January 25, 2017

Glass-of-waterBy Adam Blaisdell

Peer Reviewed

Present Day – The patient is a 61 year-old male who presents with a one-week history of jaundice and intense pruritus. He has a medical history significant for hepatitis C virus (HCV) infection (genotype 1a) diagnosed 15 years ago, which was never treated. Three years prior, the patient was also diagnosed with hepatocellular carcinoma (HCC) and underwent transcatheter arterial chemoembolization (TACE) but was subsequently lost to follow-up. He has no documented evidence of cirrhosis. On this admission his total bilirubin is 27 mg/dL (direct bilirubin 24 mg/dL). An abdominal MRI reveals a mass nearly completely occluding the common hepatic duct and believed to be HCC, along with multiple new intrahepatic lesions not seen on an MRI performed three years prior. Internal-external biliary drainage catheters are placed in both the left and right hepatic ducts to reduce his serum bilirubin and relieve his symptoms. He is given 3-6 months to live.

The year 2022 – The patient is a 61 year-old male who presents with jaundice and intense pruritus. He has a medical history significant for HCC now complicated by a mass obstructing the common hepatic duct. He undergoes biliary drainage catheter placement and receives a three-month treatment course of Opdivo (nivolumab). This antibody-based therapy unleashes his own immune system¾specifically T cells that recognize the tumor as a foreign entity¾to attack and eliminate the tumor cells [1]. His jaundice and pruritus improve substantially and his total bilirubin drops to 2. A follow-up MRI three months post-treatment shows significant regression of his HCC lesions. He is given 3-6 years to live.

The year 2029 – The patient is a 46 year-old male who recently contracted HCV (genotype 1a). He receives a 12-week course of ledipasvir-sofosbuvir, combination antiviral therapy for HCV [2,3]. This medication, previously under patent as Harvoni, had until now been cost-prohibitive in such patients, as most medical insurance plans only covered treatment for patients with evidence of advanced fibrosis or cirrhosis. The generic form is now covered by insurance for all HCV-positive patients with genotype 1a or 1b virus. At his annual screening three years post-treatment, he remains without detectable serum HCV RNA.

The year 2034 – The patient is a 58 year-old male with HCV diagnosed 15 years ago. He received treatment with ledipasvir-sofosbuvir 4 years ago but is one of the few cases in which drug resistance developed. He currently reports no symptoms and has mildly elevated AST and ALT. Routine screening by ultrasound shows no evidence of intrahepatic lesions, but additional testing identifies HCC cells in the blood [4]. Abdominal MRI confirms the presence of a 0.5 cm mass in the right posterior hepatic lobe. Genomic and proteomic profiling of the tumor cells found in the blood identifies aberrant activation of the b-catenin and mTOR oncogenic signaling pathways. He receives multi-agent chemotherapy tailored toward inhibition of these pathways [5]. A repeat MRI six months later shows no lesions. His 5-year prognosis is excellent (>90% survival rate).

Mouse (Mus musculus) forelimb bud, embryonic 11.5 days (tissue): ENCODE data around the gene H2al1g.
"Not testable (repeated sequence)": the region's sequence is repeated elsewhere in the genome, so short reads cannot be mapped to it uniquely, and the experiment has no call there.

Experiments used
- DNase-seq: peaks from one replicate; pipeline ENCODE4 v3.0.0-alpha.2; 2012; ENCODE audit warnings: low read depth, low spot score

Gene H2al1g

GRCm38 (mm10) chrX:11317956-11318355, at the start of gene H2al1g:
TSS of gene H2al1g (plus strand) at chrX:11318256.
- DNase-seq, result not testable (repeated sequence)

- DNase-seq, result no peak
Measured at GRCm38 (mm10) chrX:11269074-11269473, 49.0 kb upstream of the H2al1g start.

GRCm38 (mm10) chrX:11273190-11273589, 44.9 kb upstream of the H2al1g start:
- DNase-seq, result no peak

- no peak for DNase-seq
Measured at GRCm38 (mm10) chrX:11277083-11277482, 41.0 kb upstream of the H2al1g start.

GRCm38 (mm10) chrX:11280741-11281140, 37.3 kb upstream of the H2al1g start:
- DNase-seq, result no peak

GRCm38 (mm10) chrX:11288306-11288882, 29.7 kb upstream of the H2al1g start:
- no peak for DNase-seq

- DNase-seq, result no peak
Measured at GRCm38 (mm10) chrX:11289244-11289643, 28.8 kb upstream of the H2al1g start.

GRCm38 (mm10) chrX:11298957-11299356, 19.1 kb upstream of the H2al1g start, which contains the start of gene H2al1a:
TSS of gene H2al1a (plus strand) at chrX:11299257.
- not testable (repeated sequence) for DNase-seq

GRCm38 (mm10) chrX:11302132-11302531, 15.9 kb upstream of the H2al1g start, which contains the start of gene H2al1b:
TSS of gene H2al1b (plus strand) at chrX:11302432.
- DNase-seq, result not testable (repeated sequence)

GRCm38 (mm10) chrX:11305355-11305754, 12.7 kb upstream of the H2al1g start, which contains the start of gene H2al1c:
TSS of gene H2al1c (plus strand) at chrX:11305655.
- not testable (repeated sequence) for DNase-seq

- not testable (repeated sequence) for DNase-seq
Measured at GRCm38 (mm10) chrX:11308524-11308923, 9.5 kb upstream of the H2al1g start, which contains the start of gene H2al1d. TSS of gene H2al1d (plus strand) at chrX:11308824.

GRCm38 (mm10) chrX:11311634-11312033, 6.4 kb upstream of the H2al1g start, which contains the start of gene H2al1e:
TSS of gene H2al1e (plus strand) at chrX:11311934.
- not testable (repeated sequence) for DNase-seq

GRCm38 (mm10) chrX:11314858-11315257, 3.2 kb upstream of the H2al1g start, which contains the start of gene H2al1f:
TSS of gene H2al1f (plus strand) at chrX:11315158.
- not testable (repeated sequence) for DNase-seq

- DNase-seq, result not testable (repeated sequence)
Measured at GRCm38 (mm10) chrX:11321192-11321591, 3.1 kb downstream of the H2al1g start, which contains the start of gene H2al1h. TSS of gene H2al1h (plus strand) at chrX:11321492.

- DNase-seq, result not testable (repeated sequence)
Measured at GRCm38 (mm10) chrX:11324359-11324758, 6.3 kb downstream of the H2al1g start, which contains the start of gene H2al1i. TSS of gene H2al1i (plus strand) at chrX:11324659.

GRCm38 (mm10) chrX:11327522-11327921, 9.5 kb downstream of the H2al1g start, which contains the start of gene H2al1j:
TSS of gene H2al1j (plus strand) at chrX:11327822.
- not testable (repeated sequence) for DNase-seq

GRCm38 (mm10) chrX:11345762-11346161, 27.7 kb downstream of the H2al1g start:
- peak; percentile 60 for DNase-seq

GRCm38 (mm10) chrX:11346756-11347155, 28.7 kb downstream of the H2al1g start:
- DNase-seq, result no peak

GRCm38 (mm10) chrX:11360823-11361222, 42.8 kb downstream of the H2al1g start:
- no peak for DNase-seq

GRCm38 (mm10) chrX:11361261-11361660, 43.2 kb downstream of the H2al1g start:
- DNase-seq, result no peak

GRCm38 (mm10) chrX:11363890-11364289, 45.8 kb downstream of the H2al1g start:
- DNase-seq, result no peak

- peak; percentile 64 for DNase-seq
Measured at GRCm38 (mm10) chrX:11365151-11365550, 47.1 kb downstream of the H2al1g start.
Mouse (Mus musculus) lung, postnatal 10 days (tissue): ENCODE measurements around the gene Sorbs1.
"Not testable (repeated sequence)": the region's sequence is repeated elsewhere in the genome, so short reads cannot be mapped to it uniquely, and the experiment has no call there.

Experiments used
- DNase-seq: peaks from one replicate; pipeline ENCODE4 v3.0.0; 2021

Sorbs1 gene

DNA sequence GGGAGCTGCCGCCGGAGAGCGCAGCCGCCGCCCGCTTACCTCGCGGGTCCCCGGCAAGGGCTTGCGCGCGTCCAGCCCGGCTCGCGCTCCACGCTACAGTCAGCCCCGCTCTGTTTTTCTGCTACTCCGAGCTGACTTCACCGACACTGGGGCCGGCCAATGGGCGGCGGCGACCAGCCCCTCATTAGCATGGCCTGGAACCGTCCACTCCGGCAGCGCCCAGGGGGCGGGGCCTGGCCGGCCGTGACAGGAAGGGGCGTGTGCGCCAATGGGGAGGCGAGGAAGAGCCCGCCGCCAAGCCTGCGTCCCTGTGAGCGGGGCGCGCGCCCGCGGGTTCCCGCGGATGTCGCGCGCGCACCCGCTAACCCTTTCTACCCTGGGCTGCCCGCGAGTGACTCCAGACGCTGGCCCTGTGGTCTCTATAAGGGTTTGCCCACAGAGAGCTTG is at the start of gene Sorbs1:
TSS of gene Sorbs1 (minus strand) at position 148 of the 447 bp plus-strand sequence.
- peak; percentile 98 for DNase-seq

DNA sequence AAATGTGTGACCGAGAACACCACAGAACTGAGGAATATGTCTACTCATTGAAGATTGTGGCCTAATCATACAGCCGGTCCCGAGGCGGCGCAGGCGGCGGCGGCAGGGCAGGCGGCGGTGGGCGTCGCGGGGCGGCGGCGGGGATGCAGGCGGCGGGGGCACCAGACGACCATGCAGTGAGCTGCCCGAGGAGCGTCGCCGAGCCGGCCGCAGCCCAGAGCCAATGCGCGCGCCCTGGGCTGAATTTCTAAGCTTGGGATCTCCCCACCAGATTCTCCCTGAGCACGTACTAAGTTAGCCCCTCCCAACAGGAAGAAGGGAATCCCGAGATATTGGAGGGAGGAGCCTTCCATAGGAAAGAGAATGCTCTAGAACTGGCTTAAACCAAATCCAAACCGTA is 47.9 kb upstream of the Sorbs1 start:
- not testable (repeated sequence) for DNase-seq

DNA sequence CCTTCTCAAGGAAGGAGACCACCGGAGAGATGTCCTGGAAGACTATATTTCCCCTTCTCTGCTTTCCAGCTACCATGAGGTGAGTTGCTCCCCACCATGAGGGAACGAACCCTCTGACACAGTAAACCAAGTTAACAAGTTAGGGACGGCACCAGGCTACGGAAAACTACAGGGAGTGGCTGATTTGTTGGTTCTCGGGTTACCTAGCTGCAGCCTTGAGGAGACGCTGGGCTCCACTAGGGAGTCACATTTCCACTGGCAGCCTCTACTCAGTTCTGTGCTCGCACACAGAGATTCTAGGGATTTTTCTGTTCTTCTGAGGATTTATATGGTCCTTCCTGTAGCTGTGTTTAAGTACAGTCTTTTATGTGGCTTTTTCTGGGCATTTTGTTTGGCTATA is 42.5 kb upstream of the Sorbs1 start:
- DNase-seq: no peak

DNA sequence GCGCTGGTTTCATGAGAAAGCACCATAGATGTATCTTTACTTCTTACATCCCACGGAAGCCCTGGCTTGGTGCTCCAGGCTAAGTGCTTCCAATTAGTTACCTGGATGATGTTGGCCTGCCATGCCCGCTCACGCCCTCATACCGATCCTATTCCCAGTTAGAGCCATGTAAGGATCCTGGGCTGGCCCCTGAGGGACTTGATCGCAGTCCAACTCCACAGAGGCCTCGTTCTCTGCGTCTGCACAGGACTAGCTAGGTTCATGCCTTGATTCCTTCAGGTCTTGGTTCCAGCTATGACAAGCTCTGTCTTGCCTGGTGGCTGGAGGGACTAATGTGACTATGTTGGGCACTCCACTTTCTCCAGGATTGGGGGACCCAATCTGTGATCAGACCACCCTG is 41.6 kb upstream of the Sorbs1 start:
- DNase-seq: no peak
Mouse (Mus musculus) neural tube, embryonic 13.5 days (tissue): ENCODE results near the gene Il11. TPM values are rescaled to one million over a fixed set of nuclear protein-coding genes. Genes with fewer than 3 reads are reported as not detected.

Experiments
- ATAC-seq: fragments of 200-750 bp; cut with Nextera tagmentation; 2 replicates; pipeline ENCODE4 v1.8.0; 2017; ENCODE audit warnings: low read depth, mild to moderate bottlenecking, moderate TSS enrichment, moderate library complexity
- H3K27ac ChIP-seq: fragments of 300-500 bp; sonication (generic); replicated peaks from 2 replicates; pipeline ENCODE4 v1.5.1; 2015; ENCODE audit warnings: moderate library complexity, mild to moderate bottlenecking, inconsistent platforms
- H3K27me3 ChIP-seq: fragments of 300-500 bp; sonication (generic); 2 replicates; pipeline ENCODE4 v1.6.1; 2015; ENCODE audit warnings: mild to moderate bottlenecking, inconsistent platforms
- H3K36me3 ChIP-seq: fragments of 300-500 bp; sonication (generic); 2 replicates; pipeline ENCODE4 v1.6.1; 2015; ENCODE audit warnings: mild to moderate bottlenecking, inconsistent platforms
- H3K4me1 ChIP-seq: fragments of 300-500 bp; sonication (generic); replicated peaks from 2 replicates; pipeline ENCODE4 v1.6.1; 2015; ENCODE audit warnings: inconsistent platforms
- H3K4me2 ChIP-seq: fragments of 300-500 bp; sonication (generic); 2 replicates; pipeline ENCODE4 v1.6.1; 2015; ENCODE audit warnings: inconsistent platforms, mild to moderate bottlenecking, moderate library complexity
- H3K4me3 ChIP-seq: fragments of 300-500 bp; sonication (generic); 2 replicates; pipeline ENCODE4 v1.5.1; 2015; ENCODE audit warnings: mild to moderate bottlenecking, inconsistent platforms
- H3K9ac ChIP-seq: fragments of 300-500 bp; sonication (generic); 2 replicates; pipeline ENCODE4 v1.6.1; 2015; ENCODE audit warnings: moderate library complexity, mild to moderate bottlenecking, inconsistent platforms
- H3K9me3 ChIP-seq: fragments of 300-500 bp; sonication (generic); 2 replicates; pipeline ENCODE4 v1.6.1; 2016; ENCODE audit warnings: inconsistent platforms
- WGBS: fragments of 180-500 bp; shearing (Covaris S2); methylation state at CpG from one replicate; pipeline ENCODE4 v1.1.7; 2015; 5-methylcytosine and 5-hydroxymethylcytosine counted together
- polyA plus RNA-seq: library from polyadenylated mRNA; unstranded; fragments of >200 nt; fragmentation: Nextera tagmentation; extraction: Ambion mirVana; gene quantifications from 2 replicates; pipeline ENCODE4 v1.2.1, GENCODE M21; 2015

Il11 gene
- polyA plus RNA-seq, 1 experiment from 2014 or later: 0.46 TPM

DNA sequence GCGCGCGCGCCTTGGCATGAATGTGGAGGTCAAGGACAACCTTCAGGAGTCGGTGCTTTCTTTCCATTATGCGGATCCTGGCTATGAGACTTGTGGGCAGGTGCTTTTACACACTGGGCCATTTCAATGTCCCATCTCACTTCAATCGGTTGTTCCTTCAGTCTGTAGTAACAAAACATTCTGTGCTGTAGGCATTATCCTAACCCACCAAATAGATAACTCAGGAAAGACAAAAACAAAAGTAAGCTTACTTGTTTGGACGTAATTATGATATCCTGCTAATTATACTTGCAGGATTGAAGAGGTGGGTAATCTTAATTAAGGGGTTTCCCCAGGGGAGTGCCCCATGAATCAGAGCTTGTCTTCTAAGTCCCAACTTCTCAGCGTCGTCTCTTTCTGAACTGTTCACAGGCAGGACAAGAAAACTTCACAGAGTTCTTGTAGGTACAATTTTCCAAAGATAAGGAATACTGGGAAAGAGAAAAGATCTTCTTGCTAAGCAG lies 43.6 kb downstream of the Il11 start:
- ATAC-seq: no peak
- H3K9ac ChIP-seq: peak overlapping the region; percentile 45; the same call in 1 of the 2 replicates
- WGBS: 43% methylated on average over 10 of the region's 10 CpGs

The year 2041 – The patient is a 6 month-old boy presenting for a well-child visit. At this visit he receives vaccines for polio, hepatitis B virus (HBV) and HCV. The new HCV vaccine represents one of the few viral vaccines specifically designed to generate antiviral T cells rather than antiviral antibodies. This vaccine utilizes replication-deficient adenoviruses that carry multiple epitopes from conserved regions of HCV surface proteins and from all known HCV serotypes, thus offering broad-based coverage of HCV infection with >98% efficacy [6].

The year 2052 – The patient is a 61 year-old male presenting with jaundice and intense pruritus. He has a medical history significant for HCC secondary to non-alcoholic fatty liver disease (NAFLD), now the most common cause of HCC worldwide. His Model for End-stage Liver Disease (MELD) score is 21, an indication for liver transplantation. He submits a urine sample, and renal epithelial cells within the urine are pooled. These cells then undergo treatment in vitro with a cocktail of proteins that reprograms them into induced pluripotent stem cells (iPSCs), after which they receive a separate cocktail that stimulates their growth and differentiation into a fully functional bio-artificial liver [7, 8]. Three months after submitting the urine sample, the patient receives a liver transplant generated from his own kidney. He requires one month of immunosuppression and anti-inflammatory therapy, after which he can permanently discontinue these medications. His 5-year prognosis is excellent (>90% symptom-free survival).

The year 2071- The patient is a 46 year-old male with a significant medical history of NAFLD who presents for biennial HCC screening. He swallows a liquid containing a fluorescent biomarker that, when absorbed into the bloodstream, eventually enters dysplastic and neoplastic hepatocytes, but does not enter normal hepatocytes. He then undergoes non-invasive abdominal three-photon imaging, which has a threshold of detection as low as 3 tumor cells. This imaging reveals an aggregation of 15-20 fluorescent hepatocytes within the right posterior hepatic lobe. The patient then receives an injection of a second compound that undergoes a chemical reaction with the fluorescent biomarker and induces tumor cell apoptosis. Repeat imaging two months later shows no evidence of fluorescent hepatocytes.

The year 2116 – Who knows? The future is bright.

Adam Blaisdell is a 4th year medical student at NYU Langone Medical Center and copy editor, Clinical Correlations

Peer reviewed by Michael Poles, MD, Section Editor, Clinical Correlations

Image courtesy of Wikimedia Commons 


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